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obscurity, and whose appearance promises nothing, are, however, capable of actions, and perform enterprises, which raise them equal to the esteemed and great people on earth. :

Let us here reflect on Christ himself. To judge of him by the low condition in which he appeared, who could have expected from him such great works, so wonderful, and so 'salutary to mankind? He who, like the vine, was planted in a barren soil, has borne fruit which is a blessing and salvation to the whole earth. He has also proved to us, that one who is poor, despised, and miserable in this world, may, however, labour successfully for the glory of the Almighty and the good of mankind.

LESSON CVII. The Blessings of this Life greater than the

che ; Evils of it. '

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NOTHING is more calculated to comfort us in disappointment and distresses, than the admitting it as a principle, that there is more good than evil in the world. Let us consult the most wretched of men, and ask, if he can mention as many causes for complaint as he has motives for gratitude: It will appear, that, however great his misfortunes may be, they are not equal to the multitude of blessings he has received in the course of his life. To prove this truth more clearly, let us reckon the days we have passed in health, and the small number in which we have been sick: to the few. vexations and sorrows we experience in domestic and civil society, let us oppose the many pleasures they afford us; let us reckon the satisfaction we felt when we escaped any

danger, or gained any victory over ourselves, or had done any virtuous or sensible action ; let us reckon all the blessings we remember to have enjoyed, and consider, at the same time, that we can recollect but the smallest part of them; let us be convinced, that it is our being accustomed to blessings that makes us so sensible of evils; that new prosperity makes us forget the former; and that, if the impressions of our misfortunes are so deeply engraved in our memories, it is because they, seldom afflict us: let us compare the happy events we remember, though but the smallest part of what we have enjoyed, to the evils the use of which we are not yet acquainted with. Wherefore, then, does man think so little of the continual proofs be receives of God's goodness? Why. does he love to see the gloomy side of things, and torment himself with unseasonable cares and anxieties? Divine Providence surrounds us with pleasing objects. He has bestowed his blessings impartially throughout the world; and no man has a right to complain ; but, on the contrary, many just reasons for praising and thanksgiving. Even the trials he now and then sends us have most merciful views, which we shall one day acknowledge. His almighty and paternal hand protects us, and his eyes are ever upon us. Tai risults in iingie'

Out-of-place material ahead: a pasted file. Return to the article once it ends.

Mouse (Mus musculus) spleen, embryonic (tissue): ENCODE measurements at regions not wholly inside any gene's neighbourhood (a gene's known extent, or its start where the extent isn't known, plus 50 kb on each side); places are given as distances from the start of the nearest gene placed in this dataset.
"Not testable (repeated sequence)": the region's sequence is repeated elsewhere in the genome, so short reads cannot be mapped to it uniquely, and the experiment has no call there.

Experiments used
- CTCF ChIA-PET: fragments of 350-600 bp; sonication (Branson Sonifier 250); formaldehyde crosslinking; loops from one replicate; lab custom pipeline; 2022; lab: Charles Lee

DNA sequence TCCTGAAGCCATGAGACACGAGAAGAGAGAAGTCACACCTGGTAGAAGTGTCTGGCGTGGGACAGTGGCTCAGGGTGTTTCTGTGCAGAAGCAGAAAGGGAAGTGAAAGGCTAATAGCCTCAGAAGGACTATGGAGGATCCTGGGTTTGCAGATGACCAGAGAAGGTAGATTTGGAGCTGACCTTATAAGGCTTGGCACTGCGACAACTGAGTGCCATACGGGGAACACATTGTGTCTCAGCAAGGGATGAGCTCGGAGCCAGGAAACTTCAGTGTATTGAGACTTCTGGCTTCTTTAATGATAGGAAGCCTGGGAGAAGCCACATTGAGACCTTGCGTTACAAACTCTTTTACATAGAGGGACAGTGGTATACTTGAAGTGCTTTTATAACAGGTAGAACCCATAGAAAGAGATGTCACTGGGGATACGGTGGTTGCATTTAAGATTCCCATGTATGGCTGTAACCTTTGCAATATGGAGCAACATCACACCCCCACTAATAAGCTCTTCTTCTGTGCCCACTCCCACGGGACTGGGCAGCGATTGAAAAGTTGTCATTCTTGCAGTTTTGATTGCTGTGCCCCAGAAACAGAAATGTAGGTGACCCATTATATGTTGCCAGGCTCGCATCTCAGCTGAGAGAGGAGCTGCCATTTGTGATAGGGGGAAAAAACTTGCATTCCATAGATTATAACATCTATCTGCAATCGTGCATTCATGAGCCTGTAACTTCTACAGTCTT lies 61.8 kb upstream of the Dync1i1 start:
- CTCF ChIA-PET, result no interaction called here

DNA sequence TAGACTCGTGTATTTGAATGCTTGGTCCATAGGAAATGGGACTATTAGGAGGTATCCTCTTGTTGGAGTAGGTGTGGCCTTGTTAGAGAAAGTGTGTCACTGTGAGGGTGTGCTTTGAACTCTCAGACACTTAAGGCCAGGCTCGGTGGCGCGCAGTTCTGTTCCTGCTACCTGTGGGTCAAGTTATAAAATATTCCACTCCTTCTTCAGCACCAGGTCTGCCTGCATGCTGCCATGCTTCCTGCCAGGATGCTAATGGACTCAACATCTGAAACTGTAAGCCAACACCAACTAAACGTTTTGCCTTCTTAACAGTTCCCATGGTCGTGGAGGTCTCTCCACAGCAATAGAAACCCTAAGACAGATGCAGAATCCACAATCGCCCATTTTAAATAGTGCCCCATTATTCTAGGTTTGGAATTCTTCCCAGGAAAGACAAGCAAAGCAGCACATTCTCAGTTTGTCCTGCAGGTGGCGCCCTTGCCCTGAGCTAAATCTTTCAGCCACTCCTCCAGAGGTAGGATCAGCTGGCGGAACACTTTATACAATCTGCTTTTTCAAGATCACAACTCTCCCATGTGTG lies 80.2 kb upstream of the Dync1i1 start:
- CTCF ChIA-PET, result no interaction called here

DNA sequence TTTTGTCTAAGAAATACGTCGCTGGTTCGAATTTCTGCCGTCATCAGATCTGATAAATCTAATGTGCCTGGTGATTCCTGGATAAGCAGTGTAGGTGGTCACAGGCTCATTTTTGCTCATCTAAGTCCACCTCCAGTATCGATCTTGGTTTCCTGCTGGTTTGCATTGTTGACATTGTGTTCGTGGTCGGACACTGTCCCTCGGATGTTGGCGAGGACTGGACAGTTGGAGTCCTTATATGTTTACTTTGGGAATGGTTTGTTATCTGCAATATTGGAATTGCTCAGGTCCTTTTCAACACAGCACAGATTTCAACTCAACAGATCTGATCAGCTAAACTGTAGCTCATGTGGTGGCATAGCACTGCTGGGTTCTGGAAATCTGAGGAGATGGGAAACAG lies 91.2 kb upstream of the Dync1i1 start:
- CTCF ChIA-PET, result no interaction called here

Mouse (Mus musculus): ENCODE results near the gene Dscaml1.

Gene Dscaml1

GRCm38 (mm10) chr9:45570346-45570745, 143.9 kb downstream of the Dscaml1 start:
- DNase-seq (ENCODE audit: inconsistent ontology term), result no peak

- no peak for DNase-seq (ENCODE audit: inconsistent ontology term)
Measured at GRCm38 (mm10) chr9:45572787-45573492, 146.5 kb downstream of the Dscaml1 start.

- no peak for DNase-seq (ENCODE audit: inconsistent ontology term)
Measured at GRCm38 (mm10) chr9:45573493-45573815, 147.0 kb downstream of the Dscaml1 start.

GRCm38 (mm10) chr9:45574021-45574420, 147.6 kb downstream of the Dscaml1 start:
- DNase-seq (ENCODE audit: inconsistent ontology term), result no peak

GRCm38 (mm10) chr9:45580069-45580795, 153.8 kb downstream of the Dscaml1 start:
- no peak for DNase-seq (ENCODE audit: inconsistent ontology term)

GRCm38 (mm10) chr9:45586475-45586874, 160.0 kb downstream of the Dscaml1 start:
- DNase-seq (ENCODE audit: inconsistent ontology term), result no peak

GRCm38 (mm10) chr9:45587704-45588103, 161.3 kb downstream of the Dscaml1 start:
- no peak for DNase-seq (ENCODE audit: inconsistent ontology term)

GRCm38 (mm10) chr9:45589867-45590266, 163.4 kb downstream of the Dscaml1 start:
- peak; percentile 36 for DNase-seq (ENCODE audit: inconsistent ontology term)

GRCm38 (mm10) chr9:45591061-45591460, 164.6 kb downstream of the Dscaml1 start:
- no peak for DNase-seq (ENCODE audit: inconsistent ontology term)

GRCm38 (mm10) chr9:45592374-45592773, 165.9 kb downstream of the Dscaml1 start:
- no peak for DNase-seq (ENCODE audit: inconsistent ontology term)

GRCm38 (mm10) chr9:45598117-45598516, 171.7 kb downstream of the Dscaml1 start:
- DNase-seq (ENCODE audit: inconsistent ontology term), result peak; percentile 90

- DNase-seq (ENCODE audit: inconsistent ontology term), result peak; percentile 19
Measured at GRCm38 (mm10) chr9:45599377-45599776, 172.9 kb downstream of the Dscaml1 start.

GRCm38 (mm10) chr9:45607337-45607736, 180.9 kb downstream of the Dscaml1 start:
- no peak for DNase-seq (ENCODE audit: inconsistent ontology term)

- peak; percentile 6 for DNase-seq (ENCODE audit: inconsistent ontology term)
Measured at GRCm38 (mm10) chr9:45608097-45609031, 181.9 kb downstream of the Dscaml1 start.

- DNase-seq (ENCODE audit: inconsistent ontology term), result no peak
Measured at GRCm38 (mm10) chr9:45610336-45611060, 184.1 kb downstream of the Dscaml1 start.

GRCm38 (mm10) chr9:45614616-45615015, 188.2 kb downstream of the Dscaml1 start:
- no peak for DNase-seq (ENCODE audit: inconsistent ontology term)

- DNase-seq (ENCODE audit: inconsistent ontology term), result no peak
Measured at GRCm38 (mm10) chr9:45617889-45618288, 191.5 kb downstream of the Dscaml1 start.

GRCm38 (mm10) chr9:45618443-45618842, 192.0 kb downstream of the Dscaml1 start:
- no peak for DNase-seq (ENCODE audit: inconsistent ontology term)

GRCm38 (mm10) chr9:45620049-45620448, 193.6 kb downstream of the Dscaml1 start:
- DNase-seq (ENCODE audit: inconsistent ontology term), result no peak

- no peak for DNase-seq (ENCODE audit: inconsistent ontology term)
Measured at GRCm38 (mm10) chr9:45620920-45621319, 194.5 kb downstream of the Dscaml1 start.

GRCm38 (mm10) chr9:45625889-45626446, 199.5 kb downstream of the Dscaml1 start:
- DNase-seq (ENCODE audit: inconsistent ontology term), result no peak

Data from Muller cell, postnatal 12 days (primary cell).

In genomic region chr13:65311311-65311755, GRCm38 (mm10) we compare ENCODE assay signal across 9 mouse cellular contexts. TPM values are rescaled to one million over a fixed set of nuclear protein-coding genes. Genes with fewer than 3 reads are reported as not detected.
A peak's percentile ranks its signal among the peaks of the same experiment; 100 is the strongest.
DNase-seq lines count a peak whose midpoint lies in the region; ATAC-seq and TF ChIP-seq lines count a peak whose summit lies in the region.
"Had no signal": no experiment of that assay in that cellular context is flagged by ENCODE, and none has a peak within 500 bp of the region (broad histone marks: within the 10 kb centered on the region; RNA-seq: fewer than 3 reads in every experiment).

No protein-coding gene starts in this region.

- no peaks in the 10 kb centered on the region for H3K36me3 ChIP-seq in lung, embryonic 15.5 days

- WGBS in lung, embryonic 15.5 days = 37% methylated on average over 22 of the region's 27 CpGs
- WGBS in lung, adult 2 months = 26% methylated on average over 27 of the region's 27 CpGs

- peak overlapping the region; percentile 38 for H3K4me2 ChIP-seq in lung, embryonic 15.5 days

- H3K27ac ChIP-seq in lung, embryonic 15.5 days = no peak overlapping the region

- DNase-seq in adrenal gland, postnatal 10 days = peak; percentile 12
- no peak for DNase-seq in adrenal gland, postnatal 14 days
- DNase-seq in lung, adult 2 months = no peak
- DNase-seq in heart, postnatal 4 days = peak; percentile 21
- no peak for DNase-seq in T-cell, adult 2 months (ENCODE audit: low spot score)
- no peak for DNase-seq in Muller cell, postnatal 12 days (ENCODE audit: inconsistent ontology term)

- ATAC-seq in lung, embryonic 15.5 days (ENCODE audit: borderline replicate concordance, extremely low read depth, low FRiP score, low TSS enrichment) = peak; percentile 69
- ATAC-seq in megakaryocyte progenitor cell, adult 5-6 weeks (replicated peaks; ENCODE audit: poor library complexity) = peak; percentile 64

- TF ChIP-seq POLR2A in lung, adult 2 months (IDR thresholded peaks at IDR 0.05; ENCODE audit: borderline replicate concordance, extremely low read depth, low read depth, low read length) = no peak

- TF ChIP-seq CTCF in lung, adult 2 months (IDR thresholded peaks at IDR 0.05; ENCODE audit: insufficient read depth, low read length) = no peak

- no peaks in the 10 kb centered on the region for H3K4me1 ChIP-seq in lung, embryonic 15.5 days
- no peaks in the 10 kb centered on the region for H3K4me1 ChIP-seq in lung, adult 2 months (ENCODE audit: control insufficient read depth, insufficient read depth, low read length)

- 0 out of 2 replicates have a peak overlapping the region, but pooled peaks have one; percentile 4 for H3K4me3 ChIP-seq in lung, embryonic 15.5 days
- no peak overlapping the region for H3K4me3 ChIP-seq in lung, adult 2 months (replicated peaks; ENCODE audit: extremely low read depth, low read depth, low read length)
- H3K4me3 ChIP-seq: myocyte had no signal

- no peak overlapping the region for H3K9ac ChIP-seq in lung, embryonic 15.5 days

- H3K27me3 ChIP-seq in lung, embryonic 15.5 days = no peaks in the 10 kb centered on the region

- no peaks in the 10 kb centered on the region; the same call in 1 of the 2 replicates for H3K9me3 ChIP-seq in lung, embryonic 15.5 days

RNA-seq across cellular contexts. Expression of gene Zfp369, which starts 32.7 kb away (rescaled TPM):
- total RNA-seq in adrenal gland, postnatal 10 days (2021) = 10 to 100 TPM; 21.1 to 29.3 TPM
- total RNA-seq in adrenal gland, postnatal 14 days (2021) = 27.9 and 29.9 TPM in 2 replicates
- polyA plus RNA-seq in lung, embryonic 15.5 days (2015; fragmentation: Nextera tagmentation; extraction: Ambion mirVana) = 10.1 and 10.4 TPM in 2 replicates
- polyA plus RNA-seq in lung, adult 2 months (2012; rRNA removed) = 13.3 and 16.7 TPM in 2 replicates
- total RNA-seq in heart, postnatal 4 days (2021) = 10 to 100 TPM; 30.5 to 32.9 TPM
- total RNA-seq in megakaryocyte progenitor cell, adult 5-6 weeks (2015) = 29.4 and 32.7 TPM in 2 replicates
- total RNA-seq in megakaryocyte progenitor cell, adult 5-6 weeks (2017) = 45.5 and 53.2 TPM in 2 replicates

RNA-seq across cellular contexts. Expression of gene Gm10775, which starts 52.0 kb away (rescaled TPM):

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01.181) bis 999 11901 910 1nein 915 91901: JF1 ar licor The Enmity between Animals anaven 1) Ha! 1110 Wilt 16113 bis 3099pit 97001 576

The eagle is a terror to the inhabitants of the air. 1:The tiger i lives by slaughter on the earth, the pike aoin the water, and the mole under the ground. This santipathy among animals is an excellent proof that all is for the best, take them in the whole; and it is certainly an advantage that some should subsist on others: for on one hand, were it otherwise, a great number of species of them could not exist ; and, on the other hand, it makes those useful instead of hurtful. Insects, and many reptiles, feed on carrion. Others fix in the bodies of certain animals, and live on their blood and flesh; and these same insects serve as food to others. Carnivorous animals, and birds of prey, kill creatures to feed upon them. There are some species which multiply so very fast, that they would be a burden to us, were there not a stop put to such increase. If there were no spar

rows to destroy insects, what would become of the - fruit and flowers? i Were it not for the ichneumon, o which, as they say, seeks the eggs of the crocodile to - destroy and break them, this terrible animal would